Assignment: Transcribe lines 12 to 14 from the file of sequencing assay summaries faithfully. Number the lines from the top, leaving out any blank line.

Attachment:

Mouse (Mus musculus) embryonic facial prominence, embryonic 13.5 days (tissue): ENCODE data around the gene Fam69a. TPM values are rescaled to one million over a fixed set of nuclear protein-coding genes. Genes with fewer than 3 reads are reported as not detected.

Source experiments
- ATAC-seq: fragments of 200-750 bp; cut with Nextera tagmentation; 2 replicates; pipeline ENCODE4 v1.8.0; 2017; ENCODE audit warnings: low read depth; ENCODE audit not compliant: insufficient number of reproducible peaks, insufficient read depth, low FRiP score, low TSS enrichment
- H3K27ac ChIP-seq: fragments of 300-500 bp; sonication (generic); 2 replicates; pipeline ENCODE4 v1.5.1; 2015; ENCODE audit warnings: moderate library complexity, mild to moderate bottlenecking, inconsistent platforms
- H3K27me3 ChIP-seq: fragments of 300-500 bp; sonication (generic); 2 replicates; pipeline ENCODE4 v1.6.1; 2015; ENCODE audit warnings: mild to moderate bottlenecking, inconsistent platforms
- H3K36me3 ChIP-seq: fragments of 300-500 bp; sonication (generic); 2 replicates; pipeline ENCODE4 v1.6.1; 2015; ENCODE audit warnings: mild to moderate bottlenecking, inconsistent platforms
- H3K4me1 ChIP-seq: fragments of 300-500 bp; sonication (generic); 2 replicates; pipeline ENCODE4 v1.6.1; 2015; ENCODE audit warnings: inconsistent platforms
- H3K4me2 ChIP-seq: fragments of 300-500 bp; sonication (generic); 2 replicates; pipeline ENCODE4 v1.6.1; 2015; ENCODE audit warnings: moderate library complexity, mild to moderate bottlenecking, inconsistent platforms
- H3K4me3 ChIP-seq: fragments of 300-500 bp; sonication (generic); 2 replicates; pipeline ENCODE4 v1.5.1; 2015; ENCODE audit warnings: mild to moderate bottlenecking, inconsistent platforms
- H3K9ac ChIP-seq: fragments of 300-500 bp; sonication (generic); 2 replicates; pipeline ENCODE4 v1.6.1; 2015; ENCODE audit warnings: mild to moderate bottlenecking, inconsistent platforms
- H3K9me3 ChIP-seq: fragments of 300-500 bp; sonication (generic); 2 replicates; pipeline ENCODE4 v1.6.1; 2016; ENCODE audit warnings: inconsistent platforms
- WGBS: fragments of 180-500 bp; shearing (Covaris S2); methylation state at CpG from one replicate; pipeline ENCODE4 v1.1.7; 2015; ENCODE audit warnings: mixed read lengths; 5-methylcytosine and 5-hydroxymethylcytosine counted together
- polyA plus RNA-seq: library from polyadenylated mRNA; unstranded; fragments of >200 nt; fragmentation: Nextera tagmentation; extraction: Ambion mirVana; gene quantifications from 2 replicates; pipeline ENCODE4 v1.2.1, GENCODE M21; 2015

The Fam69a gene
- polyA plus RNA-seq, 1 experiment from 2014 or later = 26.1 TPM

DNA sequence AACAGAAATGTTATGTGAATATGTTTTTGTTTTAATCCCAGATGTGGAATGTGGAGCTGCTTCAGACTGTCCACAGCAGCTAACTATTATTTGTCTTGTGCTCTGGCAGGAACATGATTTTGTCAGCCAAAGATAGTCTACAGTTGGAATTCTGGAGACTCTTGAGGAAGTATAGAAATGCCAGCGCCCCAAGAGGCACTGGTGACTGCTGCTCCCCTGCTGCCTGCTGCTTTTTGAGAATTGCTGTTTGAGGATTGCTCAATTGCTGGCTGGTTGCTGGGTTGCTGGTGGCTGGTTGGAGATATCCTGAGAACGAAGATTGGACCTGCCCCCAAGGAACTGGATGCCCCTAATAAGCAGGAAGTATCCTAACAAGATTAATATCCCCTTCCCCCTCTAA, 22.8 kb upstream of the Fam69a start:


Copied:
- WGBS: fragments of 180-500 bp; shearing (Covaris S2); methylation state at CpG from one replicate; pipeline ENCODE4 v1.1.7; 2015; ENCODE audit warnings: mixed read lengths; 5-methylcytosine and 5-hydroxymethylcytosine counted together
- polyA plus RNA-seq: library from polyadenylated mRNA; unstranded; fragments of >200 nt; fragmentation: Nextera tagmentation; extraction: Ambion mirVana; gene quantifications from 2 replicates; pipeline ENCODE4 v1.2.1, GENCODE M21; 2015

The Fam69a gene